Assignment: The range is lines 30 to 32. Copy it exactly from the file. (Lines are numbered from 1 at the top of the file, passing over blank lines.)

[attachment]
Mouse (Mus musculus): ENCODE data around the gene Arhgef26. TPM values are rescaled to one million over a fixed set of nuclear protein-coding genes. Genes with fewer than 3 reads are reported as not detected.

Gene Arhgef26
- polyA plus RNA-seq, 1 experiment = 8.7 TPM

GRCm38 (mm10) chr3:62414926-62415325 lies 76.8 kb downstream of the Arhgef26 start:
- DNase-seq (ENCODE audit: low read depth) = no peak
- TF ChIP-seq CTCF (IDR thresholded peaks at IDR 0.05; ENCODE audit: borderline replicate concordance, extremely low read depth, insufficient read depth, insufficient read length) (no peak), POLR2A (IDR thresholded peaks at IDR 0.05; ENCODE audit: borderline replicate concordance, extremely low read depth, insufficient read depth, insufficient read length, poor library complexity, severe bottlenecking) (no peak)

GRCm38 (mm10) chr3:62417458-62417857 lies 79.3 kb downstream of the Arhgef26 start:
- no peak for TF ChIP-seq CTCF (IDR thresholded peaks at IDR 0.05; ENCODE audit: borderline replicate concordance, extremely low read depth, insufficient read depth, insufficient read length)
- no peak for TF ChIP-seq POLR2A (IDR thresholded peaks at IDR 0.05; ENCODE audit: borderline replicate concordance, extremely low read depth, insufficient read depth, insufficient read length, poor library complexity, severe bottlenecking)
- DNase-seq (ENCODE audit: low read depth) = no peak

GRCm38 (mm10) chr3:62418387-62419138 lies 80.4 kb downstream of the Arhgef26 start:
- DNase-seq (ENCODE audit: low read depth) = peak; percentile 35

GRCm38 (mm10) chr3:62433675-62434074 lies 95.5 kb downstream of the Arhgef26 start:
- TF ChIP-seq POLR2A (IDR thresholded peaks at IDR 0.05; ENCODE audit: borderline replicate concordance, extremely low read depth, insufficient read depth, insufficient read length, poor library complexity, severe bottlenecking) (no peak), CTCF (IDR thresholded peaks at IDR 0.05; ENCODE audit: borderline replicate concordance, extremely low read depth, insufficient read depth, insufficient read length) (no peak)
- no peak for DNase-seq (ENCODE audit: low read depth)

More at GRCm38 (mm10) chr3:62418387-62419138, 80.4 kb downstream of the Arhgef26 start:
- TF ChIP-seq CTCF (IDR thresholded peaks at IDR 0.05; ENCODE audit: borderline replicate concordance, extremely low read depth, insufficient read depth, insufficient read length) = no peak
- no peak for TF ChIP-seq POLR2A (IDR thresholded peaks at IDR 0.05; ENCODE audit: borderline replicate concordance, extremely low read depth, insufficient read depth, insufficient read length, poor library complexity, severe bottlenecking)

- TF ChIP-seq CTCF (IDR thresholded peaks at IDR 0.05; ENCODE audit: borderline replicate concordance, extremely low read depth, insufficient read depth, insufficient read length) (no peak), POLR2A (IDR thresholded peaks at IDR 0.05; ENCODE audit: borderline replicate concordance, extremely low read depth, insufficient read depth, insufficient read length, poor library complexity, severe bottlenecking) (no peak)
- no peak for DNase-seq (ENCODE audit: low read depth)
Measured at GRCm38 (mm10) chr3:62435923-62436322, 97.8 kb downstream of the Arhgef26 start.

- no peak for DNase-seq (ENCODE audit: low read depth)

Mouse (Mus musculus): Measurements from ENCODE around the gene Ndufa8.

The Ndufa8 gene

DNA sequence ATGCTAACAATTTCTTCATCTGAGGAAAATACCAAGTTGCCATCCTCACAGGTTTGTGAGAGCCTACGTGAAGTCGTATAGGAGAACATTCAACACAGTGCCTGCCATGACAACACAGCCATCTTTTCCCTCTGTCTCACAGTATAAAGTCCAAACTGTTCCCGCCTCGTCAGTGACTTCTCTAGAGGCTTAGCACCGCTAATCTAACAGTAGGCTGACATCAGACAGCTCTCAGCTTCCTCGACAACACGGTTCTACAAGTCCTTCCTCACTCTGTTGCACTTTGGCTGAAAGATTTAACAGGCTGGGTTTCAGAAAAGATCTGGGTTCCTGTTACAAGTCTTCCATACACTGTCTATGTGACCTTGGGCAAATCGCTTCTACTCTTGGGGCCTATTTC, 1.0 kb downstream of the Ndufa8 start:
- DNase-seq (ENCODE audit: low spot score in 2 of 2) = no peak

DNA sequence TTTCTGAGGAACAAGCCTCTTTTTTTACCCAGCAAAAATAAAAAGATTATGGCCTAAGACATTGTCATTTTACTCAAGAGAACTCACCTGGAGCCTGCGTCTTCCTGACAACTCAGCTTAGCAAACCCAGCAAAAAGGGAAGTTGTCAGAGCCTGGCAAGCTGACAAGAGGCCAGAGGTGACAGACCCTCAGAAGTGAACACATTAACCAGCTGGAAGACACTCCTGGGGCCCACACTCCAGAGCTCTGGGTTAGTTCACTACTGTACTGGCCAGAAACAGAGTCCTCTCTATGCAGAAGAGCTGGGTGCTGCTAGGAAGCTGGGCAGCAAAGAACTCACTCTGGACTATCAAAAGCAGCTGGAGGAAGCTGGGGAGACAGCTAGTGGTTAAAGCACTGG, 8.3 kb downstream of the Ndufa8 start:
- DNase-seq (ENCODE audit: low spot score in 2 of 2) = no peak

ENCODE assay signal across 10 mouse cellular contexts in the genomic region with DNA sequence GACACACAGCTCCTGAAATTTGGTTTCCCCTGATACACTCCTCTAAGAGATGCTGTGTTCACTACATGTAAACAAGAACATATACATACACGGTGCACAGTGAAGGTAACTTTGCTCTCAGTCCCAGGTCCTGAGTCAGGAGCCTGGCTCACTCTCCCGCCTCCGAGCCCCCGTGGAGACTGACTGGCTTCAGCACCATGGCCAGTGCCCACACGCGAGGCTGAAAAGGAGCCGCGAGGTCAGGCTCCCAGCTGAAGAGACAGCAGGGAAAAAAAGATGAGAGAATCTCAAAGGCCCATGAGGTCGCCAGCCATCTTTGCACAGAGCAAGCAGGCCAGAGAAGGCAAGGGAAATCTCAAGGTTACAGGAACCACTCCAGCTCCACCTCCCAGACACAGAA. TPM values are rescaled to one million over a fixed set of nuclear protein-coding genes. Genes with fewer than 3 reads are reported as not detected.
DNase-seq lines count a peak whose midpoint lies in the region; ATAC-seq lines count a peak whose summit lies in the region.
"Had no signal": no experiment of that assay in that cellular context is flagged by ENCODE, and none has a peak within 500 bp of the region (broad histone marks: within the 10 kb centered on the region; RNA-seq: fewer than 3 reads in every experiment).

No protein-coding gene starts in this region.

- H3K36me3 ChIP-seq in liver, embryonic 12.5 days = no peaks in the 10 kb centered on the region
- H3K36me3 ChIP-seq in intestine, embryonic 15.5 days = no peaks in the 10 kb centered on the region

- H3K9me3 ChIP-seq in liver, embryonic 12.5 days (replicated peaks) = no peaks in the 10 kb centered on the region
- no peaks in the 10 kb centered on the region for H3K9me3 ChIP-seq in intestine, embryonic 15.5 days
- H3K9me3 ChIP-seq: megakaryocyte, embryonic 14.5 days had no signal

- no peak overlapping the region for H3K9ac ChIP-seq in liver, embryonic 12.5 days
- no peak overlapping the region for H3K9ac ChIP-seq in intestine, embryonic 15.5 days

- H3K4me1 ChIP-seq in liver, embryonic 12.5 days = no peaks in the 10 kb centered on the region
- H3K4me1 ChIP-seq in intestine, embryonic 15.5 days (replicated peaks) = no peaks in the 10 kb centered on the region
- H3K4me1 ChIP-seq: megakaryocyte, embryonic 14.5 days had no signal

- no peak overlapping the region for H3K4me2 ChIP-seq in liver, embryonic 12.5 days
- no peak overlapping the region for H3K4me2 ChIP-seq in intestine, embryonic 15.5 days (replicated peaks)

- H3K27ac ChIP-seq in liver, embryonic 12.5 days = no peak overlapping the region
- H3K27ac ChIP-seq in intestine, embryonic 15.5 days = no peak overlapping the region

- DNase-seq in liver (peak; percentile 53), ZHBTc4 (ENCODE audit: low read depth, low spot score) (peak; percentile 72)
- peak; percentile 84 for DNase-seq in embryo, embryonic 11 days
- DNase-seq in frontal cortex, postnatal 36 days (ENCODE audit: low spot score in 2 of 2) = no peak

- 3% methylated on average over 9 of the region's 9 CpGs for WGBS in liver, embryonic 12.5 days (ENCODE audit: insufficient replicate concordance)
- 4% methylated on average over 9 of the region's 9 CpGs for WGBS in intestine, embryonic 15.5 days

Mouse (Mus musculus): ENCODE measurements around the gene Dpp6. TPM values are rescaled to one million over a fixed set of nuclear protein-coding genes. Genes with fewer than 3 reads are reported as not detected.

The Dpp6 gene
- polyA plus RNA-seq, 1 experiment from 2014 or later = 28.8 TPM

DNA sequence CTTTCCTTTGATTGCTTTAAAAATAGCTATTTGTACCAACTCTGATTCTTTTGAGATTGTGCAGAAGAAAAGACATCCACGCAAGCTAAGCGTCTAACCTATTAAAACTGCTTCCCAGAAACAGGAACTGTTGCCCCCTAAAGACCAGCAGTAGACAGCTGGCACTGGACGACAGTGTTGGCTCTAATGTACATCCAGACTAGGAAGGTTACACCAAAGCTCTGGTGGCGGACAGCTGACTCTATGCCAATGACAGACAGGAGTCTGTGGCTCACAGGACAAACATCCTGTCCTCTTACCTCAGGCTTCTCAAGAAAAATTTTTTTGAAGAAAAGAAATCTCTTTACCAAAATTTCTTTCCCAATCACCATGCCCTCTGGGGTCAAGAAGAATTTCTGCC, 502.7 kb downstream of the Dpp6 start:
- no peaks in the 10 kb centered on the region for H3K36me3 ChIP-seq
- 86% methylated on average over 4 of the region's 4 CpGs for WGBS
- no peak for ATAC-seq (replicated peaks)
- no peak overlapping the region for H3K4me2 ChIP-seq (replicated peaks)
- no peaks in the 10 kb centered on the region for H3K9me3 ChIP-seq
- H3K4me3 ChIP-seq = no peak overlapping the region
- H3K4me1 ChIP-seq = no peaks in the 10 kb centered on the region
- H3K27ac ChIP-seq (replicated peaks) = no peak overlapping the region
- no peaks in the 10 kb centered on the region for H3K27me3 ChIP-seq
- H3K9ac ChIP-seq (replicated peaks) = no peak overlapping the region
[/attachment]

DNase-seq lines count a peak whose midpoint lies in the region; ATAC-seq lines count a peak whose summit lies in the region.
"Had no signal": no experiment of that assay in that cellular context is flagged by ENCODE, and none has a peak within 500 bp of the region (broad histone marks: within the 10 kb centered on the region; RNA-seq: fewer than 3 reads in every experiment).

No protein-coding gene starts in this region.